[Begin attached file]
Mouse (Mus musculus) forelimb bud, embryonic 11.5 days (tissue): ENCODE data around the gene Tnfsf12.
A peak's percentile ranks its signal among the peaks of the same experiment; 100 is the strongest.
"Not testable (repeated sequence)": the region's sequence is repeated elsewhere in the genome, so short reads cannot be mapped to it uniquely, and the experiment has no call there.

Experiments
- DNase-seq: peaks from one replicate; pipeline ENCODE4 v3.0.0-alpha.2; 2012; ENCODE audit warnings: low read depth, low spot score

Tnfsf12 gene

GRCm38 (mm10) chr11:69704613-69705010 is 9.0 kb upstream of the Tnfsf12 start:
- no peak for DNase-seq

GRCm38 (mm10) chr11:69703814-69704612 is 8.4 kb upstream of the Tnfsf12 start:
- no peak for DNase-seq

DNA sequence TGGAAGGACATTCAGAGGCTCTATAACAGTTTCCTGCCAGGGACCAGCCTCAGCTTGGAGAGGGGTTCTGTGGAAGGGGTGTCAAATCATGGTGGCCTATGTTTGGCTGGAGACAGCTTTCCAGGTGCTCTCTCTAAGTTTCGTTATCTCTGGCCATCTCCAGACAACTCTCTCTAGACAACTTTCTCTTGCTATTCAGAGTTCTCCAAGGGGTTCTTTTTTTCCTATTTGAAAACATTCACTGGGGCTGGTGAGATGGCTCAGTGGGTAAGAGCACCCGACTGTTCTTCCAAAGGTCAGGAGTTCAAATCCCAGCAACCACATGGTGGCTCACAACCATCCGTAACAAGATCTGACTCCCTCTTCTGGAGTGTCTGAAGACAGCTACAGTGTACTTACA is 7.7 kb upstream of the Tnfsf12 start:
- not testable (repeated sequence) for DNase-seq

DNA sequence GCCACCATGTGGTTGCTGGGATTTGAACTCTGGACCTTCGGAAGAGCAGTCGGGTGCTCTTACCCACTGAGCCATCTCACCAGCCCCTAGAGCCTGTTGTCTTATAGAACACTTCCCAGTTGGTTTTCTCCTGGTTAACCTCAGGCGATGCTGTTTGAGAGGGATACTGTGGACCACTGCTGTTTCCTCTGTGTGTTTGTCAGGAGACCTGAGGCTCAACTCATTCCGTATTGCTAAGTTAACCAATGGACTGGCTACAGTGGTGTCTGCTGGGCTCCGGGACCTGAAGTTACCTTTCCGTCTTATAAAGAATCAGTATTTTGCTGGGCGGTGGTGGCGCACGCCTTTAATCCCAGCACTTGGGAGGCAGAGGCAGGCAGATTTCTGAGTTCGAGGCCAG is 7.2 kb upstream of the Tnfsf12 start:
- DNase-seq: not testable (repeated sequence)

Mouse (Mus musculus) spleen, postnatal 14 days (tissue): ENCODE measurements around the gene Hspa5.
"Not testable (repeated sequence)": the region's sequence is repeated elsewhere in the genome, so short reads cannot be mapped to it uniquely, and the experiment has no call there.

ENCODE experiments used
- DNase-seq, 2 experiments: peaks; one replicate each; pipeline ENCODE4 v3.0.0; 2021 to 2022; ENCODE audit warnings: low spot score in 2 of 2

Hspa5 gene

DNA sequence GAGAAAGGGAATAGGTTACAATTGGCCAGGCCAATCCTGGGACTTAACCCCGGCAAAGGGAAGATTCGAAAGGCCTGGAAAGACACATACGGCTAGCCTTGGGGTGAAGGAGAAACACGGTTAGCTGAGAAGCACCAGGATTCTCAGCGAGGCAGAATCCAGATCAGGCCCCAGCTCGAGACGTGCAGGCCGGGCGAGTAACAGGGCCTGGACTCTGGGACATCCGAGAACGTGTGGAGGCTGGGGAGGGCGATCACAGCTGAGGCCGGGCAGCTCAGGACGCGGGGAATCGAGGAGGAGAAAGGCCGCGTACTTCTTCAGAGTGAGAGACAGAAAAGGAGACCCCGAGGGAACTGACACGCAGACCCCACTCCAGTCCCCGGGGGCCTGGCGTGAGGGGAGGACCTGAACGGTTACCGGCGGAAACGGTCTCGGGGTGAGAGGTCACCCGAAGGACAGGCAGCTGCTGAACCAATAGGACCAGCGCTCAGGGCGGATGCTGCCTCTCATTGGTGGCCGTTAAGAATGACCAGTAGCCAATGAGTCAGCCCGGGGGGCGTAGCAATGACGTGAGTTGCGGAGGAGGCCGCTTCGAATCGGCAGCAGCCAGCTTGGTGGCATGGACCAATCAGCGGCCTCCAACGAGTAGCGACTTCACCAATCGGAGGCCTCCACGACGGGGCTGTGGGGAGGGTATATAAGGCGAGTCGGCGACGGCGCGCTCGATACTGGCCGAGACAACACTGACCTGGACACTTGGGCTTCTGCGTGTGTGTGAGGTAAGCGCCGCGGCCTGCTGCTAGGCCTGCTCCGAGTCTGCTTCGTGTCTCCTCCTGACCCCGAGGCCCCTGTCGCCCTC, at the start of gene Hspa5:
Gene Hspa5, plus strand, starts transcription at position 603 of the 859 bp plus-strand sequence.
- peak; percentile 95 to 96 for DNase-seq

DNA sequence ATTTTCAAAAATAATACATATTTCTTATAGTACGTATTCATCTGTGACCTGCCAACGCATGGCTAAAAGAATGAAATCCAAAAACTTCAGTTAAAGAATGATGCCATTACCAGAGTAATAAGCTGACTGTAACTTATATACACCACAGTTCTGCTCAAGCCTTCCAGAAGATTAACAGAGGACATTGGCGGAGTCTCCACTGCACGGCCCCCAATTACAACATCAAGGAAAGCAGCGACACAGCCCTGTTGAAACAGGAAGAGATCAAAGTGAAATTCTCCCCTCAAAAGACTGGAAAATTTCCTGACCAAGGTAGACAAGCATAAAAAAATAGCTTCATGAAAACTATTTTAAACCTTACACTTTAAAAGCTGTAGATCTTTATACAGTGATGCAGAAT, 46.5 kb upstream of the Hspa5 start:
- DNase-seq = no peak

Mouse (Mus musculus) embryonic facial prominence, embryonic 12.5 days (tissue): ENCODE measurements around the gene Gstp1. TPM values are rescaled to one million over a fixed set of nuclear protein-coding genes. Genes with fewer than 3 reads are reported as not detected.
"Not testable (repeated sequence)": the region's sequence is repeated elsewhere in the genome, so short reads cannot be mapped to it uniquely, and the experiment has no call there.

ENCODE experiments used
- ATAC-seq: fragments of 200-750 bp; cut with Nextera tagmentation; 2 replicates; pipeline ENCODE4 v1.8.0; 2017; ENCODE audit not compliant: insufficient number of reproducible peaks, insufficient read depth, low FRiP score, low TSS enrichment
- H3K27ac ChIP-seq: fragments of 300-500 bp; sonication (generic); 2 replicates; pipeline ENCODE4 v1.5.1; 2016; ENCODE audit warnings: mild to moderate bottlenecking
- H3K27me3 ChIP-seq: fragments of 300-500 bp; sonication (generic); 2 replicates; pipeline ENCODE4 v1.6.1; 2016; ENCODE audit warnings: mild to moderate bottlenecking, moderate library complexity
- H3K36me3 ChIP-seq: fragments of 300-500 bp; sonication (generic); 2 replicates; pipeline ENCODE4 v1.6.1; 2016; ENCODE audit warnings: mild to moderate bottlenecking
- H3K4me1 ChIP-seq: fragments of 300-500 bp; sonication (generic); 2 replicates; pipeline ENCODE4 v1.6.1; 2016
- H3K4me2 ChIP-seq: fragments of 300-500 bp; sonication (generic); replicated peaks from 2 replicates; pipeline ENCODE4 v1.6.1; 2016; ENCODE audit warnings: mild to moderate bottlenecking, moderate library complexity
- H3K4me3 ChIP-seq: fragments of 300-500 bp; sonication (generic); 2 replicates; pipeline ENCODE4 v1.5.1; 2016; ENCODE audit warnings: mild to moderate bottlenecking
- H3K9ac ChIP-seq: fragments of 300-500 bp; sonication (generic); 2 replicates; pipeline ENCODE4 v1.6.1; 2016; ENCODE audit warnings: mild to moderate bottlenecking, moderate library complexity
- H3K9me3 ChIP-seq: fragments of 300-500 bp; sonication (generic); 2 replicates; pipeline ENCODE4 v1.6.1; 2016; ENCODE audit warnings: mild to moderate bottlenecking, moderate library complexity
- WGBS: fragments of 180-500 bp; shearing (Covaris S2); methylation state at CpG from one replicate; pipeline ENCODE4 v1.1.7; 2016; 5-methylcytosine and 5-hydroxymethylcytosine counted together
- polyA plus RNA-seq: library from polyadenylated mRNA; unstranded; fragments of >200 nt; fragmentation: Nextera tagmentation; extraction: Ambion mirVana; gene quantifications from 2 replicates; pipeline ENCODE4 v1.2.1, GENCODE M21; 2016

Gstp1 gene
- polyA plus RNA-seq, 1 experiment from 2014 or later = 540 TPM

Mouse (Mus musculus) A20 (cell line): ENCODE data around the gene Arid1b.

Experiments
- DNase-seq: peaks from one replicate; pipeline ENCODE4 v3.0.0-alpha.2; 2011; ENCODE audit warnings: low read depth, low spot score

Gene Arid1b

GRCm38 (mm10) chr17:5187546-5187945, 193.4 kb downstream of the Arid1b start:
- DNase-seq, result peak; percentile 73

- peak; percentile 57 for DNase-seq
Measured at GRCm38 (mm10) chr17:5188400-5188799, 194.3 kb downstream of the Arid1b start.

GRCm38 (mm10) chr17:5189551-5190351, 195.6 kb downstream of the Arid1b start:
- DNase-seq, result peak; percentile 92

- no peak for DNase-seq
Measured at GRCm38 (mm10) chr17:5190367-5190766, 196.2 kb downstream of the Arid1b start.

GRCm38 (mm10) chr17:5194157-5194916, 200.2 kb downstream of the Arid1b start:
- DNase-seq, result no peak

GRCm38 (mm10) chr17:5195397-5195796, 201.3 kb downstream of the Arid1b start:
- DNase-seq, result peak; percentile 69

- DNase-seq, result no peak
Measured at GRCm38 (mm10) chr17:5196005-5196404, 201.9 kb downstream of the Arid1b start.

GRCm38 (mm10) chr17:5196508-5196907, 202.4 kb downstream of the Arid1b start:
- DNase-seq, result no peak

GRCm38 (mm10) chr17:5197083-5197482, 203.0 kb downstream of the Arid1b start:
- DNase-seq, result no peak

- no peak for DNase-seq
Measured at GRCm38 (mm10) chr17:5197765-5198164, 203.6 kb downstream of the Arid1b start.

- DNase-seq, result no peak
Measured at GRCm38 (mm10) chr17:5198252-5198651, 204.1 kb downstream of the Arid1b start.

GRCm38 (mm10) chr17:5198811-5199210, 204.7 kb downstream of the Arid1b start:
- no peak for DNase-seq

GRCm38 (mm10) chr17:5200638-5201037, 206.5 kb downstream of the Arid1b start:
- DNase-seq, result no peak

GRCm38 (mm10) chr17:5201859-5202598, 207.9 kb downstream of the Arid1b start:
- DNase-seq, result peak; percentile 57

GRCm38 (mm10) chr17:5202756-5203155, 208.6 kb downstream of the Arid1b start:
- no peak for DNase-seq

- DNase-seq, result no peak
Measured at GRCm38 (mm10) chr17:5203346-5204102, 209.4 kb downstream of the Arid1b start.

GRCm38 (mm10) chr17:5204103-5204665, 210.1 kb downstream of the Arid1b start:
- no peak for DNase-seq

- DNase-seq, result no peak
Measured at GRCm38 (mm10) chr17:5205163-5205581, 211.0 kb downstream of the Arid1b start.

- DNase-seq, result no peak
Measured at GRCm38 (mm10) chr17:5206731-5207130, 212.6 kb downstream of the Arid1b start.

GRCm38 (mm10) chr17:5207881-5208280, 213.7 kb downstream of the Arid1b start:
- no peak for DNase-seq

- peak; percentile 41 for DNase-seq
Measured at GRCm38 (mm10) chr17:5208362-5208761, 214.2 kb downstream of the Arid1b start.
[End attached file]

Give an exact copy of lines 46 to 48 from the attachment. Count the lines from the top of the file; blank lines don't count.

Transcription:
- DNase-seq, result peak; percentile 73

- peak; percentile 57 for DNase-seq
Measured at GRCm38 (mm10) chr17:5188400-5188799, 194.3 kb downstream of the Arid1b start.